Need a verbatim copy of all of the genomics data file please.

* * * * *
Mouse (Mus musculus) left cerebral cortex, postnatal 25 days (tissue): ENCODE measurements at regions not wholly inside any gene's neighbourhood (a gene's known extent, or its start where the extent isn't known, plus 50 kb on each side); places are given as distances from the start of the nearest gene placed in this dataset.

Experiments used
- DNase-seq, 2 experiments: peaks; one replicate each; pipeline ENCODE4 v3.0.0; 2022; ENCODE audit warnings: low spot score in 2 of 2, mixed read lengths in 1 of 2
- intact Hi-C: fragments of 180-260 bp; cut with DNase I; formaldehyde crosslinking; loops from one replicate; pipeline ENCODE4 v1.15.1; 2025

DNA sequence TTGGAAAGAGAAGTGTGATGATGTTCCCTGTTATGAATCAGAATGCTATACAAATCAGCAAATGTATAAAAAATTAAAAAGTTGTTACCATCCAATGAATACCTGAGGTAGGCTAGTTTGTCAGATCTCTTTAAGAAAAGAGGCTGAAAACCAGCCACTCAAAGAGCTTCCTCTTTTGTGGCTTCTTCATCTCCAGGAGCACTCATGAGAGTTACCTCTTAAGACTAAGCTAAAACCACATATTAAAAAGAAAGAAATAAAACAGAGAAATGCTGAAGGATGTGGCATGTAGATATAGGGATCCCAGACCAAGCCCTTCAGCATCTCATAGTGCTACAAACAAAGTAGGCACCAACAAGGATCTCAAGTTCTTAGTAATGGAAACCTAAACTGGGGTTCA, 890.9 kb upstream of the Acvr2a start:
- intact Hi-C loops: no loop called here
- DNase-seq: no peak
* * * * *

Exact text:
Mouse (Mus musculus) left cerebral cortex, postnatal 25 days (tissue): ENCODE measurements at regions not wholly inside any gene's neighbourhood (a gene's known extent, or its start where the extent isn't known, plus 50 kb on each side); places are given as distances from the start of the nearest gene placed in this dataset.

Experiments used
- DNase-seq, 2 experiments: peaks; one replicate each; pipeline ENCODE4 v3.0.0; 2022; ENCODE audit warnings: low spot score in 2 of 2, mixed read lengths in 1 of 2
- intact Hi-C: fragments of 180-260 bp; cut with DNase I; formaldehyde crosslinking; loops from one replicate; pipeline ENCODE4 v1.15.1; 2025

DNA sequence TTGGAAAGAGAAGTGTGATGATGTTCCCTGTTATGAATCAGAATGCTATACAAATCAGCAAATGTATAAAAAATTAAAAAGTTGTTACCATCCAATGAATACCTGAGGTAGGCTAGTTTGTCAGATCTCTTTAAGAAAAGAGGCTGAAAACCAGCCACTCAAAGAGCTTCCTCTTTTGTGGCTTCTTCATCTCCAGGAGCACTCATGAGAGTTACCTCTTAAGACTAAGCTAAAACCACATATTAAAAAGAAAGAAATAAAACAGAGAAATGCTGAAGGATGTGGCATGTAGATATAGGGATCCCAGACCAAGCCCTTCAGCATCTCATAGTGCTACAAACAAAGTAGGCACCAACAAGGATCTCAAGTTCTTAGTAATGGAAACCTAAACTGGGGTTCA, 890.9 kb upstream of the Acvr2a start:
- intact Hi-C loops: no loop called here
- DNase-seq: no peak